Apr 15, 2024

Corn Stunt Disease Catches Argentina by Surprise

Author: Michael Cordonnier/Soybean & Corn Advisor, Inc.

The Buenos Aires Grain Exchange lowered the Argentina corn estimate last week by 2.5 million tons to 49.5 million and the Rosario Exchange lowered the corn estimate to 50.5 million. These estimates are 6-7 million tons below the initial estimates at the start of the growing season. The reason cited by both exchanges for the lower estimates was damage caused by corn stunt disease.

The Buenos Aires Grain Exchange stated that 150,000 hectares of late-planted corn in the center-north of Santa Fe and north of Cordoba that was destined for grain production was instead harvested for forage after being infected by corn stunt disease. Additionally, corn yields in far northern Argentina have declined 30% in the last three weeks due to the disease and moisture stress.

Corn stunt is a bacterial/viral disease transmitted by corn leafhoppers or similar insects. The earlier the plant is infected, the greater the potential yield loss which could be up to 100%. Once the plant is infected, there is nothing more the farmer can do to rejuvenate the plant. His best hope is to control the corn leafhoppers as best as possible to keep them from infecting additional fields. An additional way to control the disease is to plant as early as possible and in as tight of a window as possible. The disease is not transported by the wind or transmitted by seed; it is solely transmitted by insects like corn leafhoppers.

This pest first became a problem in Brazil about 4-5 years ago and it has now spread to most of the corn producing areas of Brazil. This is the first growing season that corn leafhoppers have become a significant problem in Argentina. It has probably caught a lot of producers by surprise and they are in a "learning curve" on how to control the pest.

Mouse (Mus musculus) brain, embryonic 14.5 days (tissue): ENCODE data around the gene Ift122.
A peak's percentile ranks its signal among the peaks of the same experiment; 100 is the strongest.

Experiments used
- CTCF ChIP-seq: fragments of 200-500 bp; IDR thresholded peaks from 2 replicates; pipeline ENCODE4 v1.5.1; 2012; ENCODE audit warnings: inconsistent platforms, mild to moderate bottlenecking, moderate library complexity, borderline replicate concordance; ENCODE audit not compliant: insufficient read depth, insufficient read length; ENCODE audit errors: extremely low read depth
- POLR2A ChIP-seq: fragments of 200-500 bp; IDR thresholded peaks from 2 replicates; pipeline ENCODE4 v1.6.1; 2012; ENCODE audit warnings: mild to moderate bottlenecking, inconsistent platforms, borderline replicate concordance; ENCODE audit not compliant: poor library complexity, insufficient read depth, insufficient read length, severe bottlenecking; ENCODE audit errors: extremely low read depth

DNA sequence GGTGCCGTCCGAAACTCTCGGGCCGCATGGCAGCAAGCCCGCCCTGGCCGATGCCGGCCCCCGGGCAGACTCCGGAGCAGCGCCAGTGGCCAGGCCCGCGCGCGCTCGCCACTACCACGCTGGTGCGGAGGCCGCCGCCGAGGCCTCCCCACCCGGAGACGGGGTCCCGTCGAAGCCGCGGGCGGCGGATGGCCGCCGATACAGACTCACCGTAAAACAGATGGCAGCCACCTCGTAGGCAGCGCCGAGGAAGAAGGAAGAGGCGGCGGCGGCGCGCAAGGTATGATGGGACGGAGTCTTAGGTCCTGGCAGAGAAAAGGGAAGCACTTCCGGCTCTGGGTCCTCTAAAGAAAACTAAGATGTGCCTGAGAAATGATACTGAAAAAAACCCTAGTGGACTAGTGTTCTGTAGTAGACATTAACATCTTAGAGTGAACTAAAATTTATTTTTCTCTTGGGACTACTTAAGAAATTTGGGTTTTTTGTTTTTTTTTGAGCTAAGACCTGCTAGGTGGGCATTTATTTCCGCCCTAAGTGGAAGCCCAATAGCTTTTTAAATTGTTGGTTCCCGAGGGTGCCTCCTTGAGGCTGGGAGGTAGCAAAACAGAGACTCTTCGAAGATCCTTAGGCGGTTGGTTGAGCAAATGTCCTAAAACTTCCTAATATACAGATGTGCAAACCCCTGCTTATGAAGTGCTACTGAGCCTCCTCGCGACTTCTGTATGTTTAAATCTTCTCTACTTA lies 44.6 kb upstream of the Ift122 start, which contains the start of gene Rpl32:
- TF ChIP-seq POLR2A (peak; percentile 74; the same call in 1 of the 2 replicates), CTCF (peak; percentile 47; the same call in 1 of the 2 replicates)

The insect moves from more mature corn to later developing corn, so the latest planted corn is more at risk for corn stunt disease. In Brazil, scientist recommend that farmers plant their corn in as tight of a window as possible to minimize the spread of the insect. This insect is probably going to be an ongoing problem in Argentina because the early corn is planted in September and October and the later planted corn is planted in December and January, so there is ample time to spread the disease to the later planted corn.

Controlling the disease is difficult because you must control corn leafhoppers or similar insects and sometimes that is not easy or cheap. There does not appear to be corn hybrids resistant to the insect, so multiple insecticide applications are generally necessary to maintain control of the insect.